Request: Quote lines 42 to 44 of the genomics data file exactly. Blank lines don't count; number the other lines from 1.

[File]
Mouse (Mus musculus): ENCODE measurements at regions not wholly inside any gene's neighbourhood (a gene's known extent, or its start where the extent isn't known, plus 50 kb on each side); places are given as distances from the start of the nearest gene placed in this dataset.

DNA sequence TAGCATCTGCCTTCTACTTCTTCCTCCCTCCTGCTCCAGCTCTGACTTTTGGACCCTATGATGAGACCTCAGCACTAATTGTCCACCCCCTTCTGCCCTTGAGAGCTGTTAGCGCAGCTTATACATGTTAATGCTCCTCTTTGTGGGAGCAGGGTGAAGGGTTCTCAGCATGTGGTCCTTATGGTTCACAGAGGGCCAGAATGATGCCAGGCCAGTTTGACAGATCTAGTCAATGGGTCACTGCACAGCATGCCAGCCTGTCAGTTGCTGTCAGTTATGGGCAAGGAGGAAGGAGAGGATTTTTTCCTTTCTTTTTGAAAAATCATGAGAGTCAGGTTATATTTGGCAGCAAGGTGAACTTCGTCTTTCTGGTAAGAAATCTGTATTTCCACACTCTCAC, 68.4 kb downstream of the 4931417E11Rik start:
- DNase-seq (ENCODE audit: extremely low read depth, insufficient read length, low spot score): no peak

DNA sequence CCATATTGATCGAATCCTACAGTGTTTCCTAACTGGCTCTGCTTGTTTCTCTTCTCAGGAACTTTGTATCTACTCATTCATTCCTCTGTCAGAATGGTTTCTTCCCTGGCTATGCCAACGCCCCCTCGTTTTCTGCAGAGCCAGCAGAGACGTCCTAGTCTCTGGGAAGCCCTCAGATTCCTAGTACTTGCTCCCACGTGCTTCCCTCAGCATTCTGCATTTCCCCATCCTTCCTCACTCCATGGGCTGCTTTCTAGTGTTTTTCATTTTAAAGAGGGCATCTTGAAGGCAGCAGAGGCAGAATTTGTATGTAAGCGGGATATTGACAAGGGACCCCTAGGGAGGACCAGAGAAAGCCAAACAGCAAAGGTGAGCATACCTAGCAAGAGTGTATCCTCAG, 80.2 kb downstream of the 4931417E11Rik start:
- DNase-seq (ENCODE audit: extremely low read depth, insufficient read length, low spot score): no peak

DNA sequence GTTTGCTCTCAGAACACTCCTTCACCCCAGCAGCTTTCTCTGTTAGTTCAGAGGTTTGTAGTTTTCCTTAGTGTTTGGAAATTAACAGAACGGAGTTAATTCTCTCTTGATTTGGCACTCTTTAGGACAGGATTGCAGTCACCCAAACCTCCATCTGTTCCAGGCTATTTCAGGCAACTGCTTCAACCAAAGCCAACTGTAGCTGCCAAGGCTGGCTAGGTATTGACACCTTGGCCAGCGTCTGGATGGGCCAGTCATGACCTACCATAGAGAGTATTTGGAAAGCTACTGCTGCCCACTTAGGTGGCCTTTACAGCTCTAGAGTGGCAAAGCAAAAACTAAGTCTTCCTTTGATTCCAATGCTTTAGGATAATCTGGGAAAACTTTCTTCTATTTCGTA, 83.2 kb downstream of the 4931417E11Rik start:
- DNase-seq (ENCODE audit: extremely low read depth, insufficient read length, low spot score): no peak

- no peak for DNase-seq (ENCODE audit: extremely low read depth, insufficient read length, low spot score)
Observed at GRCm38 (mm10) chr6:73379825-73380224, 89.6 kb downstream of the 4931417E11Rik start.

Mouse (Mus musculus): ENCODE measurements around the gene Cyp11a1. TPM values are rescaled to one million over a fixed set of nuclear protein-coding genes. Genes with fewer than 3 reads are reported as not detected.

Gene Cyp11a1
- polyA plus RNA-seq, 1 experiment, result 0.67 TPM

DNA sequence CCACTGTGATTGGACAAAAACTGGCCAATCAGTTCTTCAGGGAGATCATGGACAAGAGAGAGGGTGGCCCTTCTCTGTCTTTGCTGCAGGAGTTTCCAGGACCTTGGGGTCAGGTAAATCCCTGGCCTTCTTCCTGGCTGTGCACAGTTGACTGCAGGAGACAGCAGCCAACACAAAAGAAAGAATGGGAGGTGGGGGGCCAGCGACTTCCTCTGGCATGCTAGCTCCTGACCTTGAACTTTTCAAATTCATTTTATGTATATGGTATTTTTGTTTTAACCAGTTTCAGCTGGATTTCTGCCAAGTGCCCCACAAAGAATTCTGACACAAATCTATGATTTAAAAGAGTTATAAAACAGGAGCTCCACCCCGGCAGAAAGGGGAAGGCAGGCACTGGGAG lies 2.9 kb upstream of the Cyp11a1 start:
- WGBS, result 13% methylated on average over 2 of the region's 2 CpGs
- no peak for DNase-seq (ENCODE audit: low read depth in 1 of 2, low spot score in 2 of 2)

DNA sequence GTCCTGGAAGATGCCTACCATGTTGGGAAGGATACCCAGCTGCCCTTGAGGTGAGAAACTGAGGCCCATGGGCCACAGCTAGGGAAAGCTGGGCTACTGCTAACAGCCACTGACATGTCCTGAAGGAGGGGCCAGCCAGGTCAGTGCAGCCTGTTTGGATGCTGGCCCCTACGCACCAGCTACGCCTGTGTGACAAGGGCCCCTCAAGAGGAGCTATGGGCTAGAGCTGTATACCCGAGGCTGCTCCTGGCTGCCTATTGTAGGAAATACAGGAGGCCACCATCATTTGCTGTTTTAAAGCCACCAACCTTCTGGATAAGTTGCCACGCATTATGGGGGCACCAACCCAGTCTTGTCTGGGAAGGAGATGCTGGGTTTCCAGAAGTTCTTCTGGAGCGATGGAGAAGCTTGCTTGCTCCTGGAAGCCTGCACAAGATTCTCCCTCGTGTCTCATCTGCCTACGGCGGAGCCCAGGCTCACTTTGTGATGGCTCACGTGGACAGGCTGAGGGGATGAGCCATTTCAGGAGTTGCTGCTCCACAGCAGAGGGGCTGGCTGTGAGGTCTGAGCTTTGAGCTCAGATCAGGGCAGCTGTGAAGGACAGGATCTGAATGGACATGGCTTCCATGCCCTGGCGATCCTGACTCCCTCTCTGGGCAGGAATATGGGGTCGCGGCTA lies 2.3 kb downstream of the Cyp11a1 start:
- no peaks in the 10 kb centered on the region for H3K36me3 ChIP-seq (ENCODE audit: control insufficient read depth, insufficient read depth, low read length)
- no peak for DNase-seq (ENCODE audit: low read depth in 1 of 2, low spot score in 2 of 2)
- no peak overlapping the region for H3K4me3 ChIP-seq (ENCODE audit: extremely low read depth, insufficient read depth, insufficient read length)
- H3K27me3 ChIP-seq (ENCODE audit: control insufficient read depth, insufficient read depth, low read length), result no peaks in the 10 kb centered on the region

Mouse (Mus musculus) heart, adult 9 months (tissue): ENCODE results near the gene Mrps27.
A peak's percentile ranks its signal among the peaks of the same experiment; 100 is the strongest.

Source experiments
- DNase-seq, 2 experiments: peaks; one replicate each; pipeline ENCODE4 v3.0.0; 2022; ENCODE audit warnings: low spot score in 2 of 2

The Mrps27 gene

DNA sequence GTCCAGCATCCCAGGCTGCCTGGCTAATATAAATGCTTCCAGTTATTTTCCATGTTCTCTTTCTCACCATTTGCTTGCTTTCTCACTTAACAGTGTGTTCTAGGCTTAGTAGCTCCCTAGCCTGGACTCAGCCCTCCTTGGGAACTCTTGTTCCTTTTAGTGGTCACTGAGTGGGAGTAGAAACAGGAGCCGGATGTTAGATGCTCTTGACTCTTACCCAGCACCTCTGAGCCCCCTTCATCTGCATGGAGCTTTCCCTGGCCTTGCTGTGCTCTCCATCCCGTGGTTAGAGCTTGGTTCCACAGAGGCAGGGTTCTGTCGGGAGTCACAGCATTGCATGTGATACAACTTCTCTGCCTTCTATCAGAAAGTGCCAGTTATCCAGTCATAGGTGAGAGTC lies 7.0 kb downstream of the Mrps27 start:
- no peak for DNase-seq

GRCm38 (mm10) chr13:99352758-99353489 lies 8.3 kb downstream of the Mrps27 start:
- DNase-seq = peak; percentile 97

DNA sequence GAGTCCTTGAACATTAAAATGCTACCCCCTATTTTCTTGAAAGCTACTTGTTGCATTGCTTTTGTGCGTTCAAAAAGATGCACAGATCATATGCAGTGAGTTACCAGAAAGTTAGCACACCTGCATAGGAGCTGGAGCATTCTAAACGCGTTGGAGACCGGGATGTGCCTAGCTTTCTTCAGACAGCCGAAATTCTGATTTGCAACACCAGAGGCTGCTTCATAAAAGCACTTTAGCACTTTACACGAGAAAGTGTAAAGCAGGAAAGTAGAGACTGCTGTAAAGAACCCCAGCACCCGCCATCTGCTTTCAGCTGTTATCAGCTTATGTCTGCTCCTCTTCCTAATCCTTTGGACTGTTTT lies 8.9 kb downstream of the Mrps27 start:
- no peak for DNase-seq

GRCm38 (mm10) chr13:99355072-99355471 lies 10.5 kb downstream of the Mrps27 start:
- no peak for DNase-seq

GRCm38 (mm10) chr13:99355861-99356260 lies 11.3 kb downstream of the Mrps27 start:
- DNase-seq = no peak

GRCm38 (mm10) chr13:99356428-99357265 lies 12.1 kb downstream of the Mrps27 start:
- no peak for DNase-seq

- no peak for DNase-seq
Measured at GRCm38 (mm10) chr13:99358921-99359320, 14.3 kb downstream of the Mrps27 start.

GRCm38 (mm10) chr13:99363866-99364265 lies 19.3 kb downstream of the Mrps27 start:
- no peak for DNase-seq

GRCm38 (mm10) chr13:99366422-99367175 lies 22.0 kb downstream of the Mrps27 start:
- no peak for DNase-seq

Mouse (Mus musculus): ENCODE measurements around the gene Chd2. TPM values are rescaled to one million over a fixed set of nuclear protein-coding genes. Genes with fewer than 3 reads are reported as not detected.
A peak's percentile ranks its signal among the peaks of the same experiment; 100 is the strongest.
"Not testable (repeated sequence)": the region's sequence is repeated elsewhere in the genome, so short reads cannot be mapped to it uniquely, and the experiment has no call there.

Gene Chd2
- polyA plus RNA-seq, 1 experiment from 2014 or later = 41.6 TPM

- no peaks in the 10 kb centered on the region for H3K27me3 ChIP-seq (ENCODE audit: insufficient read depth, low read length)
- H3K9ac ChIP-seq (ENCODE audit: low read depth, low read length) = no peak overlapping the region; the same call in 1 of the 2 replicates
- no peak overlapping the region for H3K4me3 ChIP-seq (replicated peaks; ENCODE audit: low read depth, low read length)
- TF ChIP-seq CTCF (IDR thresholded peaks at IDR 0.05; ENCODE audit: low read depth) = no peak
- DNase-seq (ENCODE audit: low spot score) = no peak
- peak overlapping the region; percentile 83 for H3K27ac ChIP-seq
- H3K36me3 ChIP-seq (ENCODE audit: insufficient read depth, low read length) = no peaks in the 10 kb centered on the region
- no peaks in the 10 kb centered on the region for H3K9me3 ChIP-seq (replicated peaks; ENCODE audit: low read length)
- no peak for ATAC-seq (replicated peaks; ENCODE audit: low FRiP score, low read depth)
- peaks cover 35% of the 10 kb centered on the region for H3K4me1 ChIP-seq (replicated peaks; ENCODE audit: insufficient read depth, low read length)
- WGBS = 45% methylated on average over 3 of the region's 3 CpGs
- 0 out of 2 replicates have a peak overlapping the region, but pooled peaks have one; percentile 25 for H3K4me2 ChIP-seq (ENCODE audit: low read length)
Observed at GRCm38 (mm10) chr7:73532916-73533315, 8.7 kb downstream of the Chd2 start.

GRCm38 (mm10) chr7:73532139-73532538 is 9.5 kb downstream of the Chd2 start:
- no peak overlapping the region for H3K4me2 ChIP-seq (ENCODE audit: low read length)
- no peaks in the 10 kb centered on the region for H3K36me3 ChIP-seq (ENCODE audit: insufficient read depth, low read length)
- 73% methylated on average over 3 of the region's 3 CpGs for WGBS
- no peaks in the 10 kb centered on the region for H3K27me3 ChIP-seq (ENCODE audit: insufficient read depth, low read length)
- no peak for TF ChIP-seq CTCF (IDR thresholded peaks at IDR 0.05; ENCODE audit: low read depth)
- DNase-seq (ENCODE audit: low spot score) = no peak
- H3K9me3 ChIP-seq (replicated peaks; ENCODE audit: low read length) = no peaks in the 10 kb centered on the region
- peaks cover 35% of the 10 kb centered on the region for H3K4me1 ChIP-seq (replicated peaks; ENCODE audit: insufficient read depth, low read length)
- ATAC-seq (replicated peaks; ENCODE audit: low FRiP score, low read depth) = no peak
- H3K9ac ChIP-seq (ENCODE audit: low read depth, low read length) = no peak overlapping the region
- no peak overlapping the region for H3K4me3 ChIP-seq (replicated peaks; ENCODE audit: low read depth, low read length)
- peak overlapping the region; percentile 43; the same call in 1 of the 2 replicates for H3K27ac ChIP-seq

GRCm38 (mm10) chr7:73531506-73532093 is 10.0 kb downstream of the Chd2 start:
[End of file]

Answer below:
GRCm38 (mm10) chr13:99366422-99367175 lies 22.0 kb downstream of the Mrps27 start:
- no peak for DNase-seq

Mouse (Mus musculus): ENCODE measurements around the gene Chd2. TPM values are rescaled to one million over a fixed set of nuclear protein-coding genes. Genes with fewer than 3 reads are reported as not detected.